Shishegar et al. compared palisade cartilage tympanoplasty with temporal fascia technique and reported 100% graft success in palisade technique and no significant difference between the two grafts in terms of air-bone gap[18]. Rasool et al. described 86% graft success and similar hearing results with temporal fascia in their series of palisade cartilage tympanoplasty[7].

Balcı et al. evaluated the functional results of both temporal fascia and cartilage in patients with tympanic membrane perforation and normal preoperative hearing and showed that cartilage can be used without fear and has no negative effect on hearing functions[21]. Tek et al. reported that conchal cartilage used in combination with temporal fascia significantly increased the chance of functional success but did not affect hearing levels[22]. Kirazlı et al. compared cartilage island graft with temporal fascia and found that there was no significant difference in terms of postop mean hearing gain[23]. Moreover, the study of Dornhoffer et al supported this result as well[13]. Venkatesan et al. also emphasized that while there was no statistical difference between temporal fascia and tragal island graft in terms of hearing gain, the operation time was shorter in the cartilage group[24].

In a meta-analysis of 44 studies by Kai chen and colleagues, cartilage tympanoplasty was more successful than temporal fascia, while hearing results were similar[12].

Tragal cartilage is an ideal graft because it is thin, flat and can be obtained in sufficient size [25]. We performed graft application with under-overlay technique as a surgical method. Although many studies say that the use of full-thickness cartilage does not have a negative effect on hearing, Zahnert et al say that thinned cartilage reduces the loss of acoustic transfer[17]. Nemade et al say that thinned cartilage is ideal in terms of stability and acoustic balance[26]. We think that it is useful to thin the cartilage considering its adequate mechanical stability. At the same time, the use of a thinned cartilage island graft while placing the graft facilitated the compliance and manipulations in the rotator area for the surgeon. As they found in the study of Venkatesa, easier manipulations will also shorten the operation times. However, the preparation of the appropriate cartilage island graft also progresses in a learning curve. Technical errors during the harvesting of the cartilage graft can prevent it from being of the ideal size. Similarly, the failure to preserve the perichondrium can also create difficulties in shaping the graft. Due to such technical errors, medialization or lateralization of the graft may occur. Furthermore, inadequate support of the placed graft with sponges in the middle ear could also contribute to graft medialization. Our postoperative graft success rate was 91.07% and similar to the cartilage success rates in the literature. In our study, we had a postoperative air bone gain of 12 dB and it was a statistically significant improvement. When we examine the literature, we see that cartilage does not have a negative audiologic effect and graft success rates are high.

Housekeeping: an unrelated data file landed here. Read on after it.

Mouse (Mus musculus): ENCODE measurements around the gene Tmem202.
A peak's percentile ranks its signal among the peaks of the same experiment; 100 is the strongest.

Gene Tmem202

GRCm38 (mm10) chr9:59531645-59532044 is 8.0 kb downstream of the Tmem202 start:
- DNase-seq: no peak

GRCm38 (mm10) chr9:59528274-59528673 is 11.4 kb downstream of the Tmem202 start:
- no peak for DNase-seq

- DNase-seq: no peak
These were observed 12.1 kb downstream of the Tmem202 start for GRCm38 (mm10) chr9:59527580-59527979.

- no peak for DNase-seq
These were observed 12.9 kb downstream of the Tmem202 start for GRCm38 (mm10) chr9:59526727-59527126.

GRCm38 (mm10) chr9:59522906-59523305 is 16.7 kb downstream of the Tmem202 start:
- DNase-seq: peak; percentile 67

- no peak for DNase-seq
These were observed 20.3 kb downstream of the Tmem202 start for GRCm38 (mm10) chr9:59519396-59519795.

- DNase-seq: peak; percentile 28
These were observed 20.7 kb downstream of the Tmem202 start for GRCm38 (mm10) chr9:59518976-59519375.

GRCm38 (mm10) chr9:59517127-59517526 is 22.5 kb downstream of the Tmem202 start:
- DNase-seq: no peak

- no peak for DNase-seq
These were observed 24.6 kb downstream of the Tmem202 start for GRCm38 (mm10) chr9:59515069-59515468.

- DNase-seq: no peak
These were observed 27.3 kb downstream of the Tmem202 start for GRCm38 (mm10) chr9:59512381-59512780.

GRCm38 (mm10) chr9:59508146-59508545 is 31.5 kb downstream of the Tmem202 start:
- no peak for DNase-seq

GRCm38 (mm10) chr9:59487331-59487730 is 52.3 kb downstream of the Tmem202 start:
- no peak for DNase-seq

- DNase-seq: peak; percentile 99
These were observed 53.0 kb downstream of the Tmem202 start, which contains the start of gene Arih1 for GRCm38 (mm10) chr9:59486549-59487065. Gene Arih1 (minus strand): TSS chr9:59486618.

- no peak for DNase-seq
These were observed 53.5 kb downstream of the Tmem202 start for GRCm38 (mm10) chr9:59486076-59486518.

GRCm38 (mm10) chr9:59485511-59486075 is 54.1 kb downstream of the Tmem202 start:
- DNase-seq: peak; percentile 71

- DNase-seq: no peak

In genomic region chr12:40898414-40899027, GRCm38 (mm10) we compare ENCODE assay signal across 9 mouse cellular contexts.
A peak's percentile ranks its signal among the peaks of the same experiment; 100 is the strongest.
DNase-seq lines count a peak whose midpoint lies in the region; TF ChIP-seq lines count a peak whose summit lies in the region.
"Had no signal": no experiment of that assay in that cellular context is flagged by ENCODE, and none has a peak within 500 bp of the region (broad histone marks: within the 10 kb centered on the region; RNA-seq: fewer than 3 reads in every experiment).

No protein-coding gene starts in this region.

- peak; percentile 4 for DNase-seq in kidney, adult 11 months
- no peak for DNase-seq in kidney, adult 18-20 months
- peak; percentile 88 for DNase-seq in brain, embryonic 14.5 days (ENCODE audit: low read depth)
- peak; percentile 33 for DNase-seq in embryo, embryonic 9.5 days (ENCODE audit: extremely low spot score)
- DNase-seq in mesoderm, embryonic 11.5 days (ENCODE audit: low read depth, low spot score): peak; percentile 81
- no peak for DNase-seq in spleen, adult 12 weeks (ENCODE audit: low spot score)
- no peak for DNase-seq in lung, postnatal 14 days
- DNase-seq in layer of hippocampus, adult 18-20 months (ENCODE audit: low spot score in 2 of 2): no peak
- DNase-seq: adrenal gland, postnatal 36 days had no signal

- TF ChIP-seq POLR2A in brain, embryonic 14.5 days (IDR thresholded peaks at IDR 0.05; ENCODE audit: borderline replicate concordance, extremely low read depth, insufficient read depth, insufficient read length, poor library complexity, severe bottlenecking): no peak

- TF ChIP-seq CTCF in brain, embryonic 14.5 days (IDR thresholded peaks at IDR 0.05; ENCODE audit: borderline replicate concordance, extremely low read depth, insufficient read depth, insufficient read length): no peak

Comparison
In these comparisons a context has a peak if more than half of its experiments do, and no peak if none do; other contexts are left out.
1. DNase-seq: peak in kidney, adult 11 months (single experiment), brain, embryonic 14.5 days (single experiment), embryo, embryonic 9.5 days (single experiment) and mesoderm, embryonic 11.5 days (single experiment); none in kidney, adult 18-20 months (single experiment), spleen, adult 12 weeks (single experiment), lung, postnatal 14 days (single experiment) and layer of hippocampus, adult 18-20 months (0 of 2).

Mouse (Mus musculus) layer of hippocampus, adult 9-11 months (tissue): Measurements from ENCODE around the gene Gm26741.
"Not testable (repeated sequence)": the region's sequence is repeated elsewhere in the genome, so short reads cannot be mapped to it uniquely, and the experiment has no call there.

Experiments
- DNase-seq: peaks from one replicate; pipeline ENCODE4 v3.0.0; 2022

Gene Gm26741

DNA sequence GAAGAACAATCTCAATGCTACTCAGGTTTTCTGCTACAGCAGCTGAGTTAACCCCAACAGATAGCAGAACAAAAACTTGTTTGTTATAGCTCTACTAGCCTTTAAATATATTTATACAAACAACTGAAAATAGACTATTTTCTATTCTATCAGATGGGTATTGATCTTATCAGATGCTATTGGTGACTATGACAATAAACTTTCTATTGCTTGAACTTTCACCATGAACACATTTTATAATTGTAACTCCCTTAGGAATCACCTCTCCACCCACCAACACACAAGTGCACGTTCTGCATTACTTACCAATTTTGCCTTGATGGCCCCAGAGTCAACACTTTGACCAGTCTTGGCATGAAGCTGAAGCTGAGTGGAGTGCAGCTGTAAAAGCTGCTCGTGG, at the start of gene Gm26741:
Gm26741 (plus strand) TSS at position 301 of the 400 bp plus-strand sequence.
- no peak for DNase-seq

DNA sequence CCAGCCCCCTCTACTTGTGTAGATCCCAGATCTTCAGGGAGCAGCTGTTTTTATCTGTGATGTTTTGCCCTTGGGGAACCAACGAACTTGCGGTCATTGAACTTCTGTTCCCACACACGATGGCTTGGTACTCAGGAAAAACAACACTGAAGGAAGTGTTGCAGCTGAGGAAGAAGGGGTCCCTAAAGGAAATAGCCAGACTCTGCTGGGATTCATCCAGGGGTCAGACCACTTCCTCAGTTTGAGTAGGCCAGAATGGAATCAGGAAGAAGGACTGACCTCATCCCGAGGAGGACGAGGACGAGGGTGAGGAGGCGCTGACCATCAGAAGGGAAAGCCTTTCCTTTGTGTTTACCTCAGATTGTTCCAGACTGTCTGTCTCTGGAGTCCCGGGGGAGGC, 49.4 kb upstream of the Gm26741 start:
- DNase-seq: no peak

The small number of patients and the lack of a control group were limitations of our study. In future studies, the effects of cartilage thickness on hearing outcomes and surgical manipulations in standardized groups can be investigated in more detail.

In conclusion, thinned tragal cartilage island graft has high graft success as well as airway hearing gain; therefore, we can say that it can be easily preferred in tympanoplasty cases.